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QTS without completing NQT year - working as a EY educator?

Discussion in 'Early Years' started by lostandnotfound, Aug 12, 2015.

  1. lostandnotfound

    lostandnotfound New commenter

    Hello,



    I graduated with a BEd Primary Education in 2010. I didn't do my NQT due to various reasons and have done supply work for the past 4 - 5 years.

    I desparately want to leave this behind me and get a full time job where I can start building relationships and be part of a team. It's a lonely world in supply.

    However, I would like to become a Early Years Educator instead of a Primary Teacher (again, for various reasons)

    At one of my settings that I cover at, they have two positions they are looking to fill. I asked if they would consider me and they asked me to research whether or not I could do that...?

    I read the following on the goverment education page;

    "Practitioners who started a training programme leading to the award of Early Years Professional Status (EYPS), Early Years Teacher Status (EYTS) or Qualified Teacher Status (QTS) before 1 September 2014 can count in the EYFS staff:child ratios at levels 3 and 6 when they have been awarded the status."

    I think that this is saying yes I can?

    So I have QTS but without the induction year, is that a bad thing?

    Also because I did not do the Early Years route (my degree is technically R to Yr6) will that put me at a disadvantage?

    Sorry if this was a bit sporadic. I wanted to get the facts down and not be too waffle-y haha.

    Thanks in advance!
     
  2. May2

    May2 Established commenter

    I would say yes you are qualified but I obviously don't know your reasons, but I would have thought it better to get your NQT year underway in a school first, so you always have that to fall back on if you want to go into a school later. I am not sure what an Early Educator is exactly meaning as the term can vary a bit. Is it in a Day Nursery as you often wouldn't be paid as well as in a school as a qualified teacher. It might not be the right time of year now but couldn't you look for a NQT job in a Reception class or have you since training decided being a teacher in a school is not for you at all.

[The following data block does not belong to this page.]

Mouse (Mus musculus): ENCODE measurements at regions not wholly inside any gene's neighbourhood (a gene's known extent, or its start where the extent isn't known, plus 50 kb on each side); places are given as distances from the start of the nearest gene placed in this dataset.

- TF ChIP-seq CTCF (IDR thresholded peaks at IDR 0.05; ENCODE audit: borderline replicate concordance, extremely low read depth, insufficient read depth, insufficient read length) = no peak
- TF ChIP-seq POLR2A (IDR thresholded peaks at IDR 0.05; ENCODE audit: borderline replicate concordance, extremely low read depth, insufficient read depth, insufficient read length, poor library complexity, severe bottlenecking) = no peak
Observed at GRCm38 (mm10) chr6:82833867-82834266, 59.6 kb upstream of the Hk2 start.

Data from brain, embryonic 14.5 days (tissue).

I wasn't sure why the place you are working in asked you to research whether you could work there. Was it because they can't mentor an NQT or they want someone already properly qualified having completed NQT or your training isn't quite what they want for the age group? Lots of people work in nurseries and school nursery classes with 5 - 11 training but possibly Day Nurseries are looking more for the birth to 5 training. However you can often get Reception experience and move to Nursery in a school as both are Foundation Stage. It all depends on the area you are in and the number of suitable applicants for a job.
     
  3. lostandnotfound

    lostandnotfound New commenter

    Hello May2,

    I had a few terrible experiences during my teacher training and then flitted between longer term supply placements which also ended badly. I came away from it all with low self esteem and confidence. I decided that it was just something not for me personally.

    I'm going to work at this setting tomorrow so hopefully I can put forwad my interest properly and then take it from there.

    Thanks for the response :)
     
  4. Toddlers123

    Toddlers123 New commenter

    Hello there, I am a foundation key stage 1 teacher, working as a manager in nursery. Reception is classed as the foundation stage now anyhow so technically speaking you are qualified for a nursery class in school. You could try applying for posts in a private nursery setting as a deputy or on a management post if you have had some bad experiences in a school. I love working in nursery and prefer it to teaching in a school. If you are in the West Midlands you could try a deputy post at the job centre or private nursery websites

    [This comment/section has been removed for breaching our Community Guidelines]

    Good luck I hope you find a wonderful career choice in nursery instead.
     

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